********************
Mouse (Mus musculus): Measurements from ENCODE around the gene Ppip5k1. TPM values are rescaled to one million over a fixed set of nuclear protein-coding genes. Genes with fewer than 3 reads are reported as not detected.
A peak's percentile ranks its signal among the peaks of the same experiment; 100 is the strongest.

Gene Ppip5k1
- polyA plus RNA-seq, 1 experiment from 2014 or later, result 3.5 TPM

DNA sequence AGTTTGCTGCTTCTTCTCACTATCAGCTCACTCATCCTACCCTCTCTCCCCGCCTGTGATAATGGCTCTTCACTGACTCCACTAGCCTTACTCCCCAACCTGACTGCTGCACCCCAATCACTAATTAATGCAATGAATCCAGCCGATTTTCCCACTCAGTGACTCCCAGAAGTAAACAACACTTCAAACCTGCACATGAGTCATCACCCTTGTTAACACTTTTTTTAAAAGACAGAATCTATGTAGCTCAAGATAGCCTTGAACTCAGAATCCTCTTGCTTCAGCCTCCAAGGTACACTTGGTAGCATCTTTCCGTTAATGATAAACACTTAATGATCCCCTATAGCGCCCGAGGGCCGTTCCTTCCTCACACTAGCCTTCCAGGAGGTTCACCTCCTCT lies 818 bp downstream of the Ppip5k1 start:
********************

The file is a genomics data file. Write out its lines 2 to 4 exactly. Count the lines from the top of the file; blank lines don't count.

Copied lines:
A peak's percentile ranks its signal among the peaks of the same experiment; 100 is the strongest.

Gene Ppip5k1
- polyA plus RNA-seq, 1 experiment from 2014 or later, result 3.5 TPM